LCD Soundsystem: This is Happening; James Murphy’s contributions to music over the last ten years have been nothing short of vital. Whether as a producer or with LCD Soundsystem, he has left his mark due to his ear for what works in dance music. This trend mostly continued this year with “This Is Happening.” However, while the songs here are strong, it can be argued that this is LCD Soundsystem’s weakest album by far. This is mostly because Murphy’s lyrics don’t have the same vitality that they once did. “Drunk girls take an hour to pee” is one of the most embarrassing lines I’ve heard this year from any group, and moments like it across the album keep “This Is Happening” from being phenomenal. That said, LCD’s B-Material still beats the hell out of a lot of other group’s A-material, and for that they should be commended.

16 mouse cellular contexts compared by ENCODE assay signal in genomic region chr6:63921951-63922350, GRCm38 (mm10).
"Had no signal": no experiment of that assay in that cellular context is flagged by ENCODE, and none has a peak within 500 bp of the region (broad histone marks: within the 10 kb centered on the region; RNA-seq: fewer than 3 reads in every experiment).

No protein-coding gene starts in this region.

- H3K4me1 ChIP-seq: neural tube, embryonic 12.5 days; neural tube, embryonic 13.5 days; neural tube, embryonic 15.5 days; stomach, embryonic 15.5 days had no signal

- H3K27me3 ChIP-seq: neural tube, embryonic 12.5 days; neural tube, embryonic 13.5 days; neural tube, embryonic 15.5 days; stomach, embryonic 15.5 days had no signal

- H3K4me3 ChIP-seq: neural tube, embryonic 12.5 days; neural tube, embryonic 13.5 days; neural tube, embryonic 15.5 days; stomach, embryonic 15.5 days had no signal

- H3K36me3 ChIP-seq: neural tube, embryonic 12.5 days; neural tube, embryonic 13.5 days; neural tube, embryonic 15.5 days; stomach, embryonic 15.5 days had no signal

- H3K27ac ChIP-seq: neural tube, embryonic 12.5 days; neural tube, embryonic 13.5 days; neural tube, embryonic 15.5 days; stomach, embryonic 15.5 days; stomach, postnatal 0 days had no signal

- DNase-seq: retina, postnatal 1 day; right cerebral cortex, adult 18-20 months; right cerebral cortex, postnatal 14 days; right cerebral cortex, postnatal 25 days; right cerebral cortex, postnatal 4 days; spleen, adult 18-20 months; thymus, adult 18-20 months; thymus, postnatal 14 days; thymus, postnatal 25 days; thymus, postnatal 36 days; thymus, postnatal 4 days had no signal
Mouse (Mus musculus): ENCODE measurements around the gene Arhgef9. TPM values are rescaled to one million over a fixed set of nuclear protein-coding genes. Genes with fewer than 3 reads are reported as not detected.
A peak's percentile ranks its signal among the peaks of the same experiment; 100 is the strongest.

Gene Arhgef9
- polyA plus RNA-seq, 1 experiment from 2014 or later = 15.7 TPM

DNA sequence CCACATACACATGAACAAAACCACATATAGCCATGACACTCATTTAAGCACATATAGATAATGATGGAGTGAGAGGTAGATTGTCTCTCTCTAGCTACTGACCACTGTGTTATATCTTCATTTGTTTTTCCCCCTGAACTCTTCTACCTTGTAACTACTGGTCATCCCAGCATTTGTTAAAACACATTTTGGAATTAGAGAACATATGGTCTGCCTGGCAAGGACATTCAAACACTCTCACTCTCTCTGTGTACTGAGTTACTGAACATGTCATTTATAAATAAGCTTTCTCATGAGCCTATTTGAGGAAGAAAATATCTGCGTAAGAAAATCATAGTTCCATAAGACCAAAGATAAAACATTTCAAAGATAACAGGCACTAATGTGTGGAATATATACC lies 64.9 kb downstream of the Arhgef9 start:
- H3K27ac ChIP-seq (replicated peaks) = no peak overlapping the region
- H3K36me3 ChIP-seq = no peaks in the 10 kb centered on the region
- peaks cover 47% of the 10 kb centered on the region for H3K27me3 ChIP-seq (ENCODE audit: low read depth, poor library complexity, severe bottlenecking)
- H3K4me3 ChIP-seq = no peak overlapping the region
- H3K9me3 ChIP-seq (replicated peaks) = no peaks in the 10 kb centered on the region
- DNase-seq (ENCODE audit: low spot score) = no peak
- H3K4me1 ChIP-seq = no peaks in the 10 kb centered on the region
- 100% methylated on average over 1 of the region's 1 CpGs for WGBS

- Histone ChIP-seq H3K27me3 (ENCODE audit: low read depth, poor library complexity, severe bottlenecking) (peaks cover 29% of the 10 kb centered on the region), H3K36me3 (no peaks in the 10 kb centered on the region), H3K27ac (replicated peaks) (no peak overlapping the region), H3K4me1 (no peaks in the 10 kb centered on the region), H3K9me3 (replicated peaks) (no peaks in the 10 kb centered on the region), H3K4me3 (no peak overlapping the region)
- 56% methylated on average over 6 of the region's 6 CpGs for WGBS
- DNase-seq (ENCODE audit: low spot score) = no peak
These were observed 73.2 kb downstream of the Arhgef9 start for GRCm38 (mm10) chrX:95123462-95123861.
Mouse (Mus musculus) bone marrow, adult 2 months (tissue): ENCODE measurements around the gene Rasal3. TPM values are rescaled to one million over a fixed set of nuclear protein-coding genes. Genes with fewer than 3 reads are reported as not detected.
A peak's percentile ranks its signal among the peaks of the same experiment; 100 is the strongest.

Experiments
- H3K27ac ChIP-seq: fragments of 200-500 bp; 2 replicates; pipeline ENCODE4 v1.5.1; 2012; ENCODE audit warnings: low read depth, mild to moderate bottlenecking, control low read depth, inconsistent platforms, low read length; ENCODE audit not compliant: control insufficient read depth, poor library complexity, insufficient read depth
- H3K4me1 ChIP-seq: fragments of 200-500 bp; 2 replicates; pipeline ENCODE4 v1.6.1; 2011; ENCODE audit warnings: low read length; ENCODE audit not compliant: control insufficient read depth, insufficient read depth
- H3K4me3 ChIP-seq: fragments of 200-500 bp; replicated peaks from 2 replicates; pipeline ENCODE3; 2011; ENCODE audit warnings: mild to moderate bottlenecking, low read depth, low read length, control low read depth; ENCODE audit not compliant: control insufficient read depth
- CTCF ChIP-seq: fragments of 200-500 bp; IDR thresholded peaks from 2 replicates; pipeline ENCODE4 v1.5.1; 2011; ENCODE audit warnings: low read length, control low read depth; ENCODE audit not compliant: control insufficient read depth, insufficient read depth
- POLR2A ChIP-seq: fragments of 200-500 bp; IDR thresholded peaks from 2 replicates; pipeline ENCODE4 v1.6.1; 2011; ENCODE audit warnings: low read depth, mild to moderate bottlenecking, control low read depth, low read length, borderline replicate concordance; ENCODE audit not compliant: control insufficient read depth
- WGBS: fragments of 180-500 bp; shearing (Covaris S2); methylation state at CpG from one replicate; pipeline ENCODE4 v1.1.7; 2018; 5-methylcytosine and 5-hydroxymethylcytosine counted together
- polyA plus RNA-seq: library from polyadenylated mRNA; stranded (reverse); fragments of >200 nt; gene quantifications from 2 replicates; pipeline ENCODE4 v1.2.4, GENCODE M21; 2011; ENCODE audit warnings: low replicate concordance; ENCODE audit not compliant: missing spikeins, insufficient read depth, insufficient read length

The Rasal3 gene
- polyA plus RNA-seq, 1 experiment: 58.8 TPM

Pantha Du Prince: Black Noise; The painting of a secluded house on a mountain lake that graces the cover of “Black Noise” almost perfectly encapsulates the music of Hendrik Weber’s third album as Pantha du Prince. Far from the club aspirations of his contemporaries, Weber’s brand of minimal techno is both grand in scope and almost entirely secluded. This is electronic music that is best enjoyed alone, as the textures and shifts in tone require the listeners full attention. “Black Noise” is an enchanting listen, filled with nuances that continue to surprise after multiple listens. While you may not hear songs like “Lay In A Shimmer” at your next rave, this album is the perfect electronic comedown after a night of partying.